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  • Writer's pictureMaarten van Rouveroy

Orca Acoustics: Ocean Sounds Lofoten

In July 2020, I joined a team of researchers working for Ocean Sounds, an organisation which investigates the vocalisations made by various species of cetaceans and looks into the impacts of underwater noise pollution on marine mammals. Under the guidance of lead researcher Ellyne Hamran (US), we were working out of the port of Moskenes in the Lofoten archipelago in northern Norway. The main focus of the current project were orcas and more specifically one particular pod (identified as "AC") that appears to frequent the southern shores of the island.

The story has now been published on Business Insider:

Every day - if weather conditions allowed - we would head out on the waves to find, study and film the whales: at the surface, from the air and underwater. Using a strict observation protocol so as not to interfere with their behaviour, our research boat would follow the killer whales to document their behaviour and - under favourable conditions - lower a hydrophone into the water to record the vocalisations. This type of research allows to correlate certain types of behaviour to specific vocalisations (a range of clicks, calls and whistles) made by the orcas.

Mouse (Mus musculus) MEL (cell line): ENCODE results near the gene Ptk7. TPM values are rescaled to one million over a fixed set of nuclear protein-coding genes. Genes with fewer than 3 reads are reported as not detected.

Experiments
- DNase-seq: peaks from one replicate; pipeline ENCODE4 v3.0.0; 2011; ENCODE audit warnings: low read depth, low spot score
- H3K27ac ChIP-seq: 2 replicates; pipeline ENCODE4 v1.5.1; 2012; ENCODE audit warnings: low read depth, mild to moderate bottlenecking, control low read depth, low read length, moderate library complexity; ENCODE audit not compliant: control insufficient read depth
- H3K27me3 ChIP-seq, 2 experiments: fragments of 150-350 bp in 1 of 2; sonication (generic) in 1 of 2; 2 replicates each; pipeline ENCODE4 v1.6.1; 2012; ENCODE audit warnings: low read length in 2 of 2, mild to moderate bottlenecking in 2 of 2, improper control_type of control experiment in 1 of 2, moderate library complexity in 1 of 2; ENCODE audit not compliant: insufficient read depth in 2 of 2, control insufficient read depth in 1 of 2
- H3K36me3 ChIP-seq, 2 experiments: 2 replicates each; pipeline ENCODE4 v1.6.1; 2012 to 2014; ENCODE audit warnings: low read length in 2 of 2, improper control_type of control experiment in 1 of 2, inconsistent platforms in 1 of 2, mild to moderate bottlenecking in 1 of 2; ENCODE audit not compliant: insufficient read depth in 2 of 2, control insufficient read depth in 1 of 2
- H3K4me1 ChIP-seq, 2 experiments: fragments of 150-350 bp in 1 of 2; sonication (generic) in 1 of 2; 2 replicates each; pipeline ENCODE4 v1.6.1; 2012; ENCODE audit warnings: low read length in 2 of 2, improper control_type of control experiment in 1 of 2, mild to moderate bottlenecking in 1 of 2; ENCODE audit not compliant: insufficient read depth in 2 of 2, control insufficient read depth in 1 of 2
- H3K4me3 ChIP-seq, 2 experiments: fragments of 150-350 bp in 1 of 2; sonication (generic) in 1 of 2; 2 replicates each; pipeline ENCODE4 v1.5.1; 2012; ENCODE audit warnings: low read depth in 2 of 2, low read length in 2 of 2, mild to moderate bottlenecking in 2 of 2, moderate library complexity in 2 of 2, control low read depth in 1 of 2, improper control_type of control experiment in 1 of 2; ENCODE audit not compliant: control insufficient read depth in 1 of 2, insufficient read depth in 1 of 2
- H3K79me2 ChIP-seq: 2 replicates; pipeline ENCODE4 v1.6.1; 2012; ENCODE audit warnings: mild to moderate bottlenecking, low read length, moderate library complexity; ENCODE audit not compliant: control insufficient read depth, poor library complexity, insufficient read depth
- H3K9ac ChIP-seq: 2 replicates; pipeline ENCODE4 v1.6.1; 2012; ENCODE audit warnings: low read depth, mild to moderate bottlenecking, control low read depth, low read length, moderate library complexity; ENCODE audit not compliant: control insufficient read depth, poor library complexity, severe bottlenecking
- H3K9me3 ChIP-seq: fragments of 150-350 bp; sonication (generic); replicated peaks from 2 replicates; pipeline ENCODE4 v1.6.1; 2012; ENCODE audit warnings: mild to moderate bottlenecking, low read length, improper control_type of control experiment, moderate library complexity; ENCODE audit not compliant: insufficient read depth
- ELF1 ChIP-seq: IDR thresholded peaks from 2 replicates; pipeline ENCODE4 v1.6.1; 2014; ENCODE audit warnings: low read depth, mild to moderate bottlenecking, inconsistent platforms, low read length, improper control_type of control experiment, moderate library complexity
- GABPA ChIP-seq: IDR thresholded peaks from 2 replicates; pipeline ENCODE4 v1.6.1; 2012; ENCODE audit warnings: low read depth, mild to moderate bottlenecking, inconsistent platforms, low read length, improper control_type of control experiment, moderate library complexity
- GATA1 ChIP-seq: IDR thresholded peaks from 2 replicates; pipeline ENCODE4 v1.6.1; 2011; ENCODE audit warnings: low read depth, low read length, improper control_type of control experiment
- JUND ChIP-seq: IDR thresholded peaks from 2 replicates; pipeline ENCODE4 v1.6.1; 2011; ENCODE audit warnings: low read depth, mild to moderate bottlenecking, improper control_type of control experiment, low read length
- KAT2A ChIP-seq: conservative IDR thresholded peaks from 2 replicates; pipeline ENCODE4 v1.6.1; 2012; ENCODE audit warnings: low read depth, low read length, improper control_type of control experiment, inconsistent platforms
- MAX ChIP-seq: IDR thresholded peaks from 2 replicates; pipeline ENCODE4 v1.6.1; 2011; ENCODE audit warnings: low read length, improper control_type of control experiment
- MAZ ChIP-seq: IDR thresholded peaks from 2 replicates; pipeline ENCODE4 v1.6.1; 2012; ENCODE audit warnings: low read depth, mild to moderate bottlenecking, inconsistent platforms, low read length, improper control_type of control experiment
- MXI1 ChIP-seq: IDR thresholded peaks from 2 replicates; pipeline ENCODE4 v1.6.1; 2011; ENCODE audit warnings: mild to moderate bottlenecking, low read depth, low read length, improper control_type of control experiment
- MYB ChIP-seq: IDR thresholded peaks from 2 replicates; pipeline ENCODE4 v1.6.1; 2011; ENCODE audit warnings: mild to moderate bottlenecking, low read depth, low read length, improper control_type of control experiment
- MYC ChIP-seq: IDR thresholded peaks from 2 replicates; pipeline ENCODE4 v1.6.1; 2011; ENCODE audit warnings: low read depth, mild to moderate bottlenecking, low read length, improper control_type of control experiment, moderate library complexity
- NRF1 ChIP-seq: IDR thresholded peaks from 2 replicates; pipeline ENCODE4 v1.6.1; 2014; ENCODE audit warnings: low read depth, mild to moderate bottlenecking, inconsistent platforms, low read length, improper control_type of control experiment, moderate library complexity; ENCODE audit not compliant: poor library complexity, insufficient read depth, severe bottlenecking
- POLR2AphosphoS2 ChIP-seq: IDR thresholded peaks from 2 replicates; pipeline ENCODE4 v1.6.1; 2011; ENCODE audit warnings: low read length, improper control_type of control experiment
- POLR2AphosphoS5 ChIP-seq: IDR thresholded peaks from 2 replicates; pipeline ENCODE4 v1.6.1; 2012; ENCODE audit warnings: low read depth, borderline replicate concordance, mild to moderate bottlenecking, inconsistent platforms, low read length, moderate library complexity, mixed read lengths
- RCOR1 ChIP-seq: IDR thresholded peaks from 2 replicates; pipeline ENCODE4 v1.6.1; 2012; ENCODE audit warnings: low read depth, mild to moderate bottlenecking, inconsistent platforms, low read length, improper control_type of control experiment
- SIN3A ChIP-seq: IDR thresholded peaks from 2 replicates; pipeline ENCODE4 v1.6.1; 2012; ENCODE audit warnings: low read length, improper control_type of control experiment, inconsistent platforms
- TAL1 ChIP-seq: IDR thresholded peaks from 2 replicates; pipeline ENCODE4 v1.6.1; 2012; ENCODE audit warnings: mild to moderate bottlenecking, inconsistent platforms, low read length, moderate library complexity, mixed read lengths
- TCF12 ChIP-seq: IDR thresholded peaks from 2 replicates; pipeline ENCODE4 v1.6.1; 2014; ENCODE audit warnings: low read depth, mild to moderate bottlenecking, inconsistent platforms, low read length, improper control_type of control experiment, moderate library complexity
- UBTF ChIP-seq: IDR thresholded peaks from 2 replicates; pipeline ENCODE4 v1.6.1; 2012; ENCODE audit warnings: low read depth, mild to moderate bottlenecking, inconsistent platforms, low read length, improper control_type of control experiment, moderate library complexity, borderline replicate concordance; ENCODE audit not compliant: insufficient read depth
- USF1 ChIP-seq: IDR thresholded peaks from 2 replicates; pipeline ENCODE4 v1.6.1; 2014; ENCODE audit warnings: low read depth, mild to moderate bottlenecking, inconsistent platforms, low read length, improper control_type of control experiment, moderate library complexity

The studies by Ocean Sounds also clearly demonstrate how noise pollution from boat traffic and other sources interferes with the behaviour of marine mammals in the region, including orcas. This year has seen the occurence of a series of a relatively large number of strandings of cetaceans such as sperm whales and orcas in northern Norway. In the absence of thorough autopsies and fully detailed information these remain unexplained. However, extreme noise pollution resulting from seismic testing in preparation for drilling for oil and gas as well as the use of sonar for naval exercise has been known to cause lethal harm to cetaceans, including orcas and could be related to this year's events.



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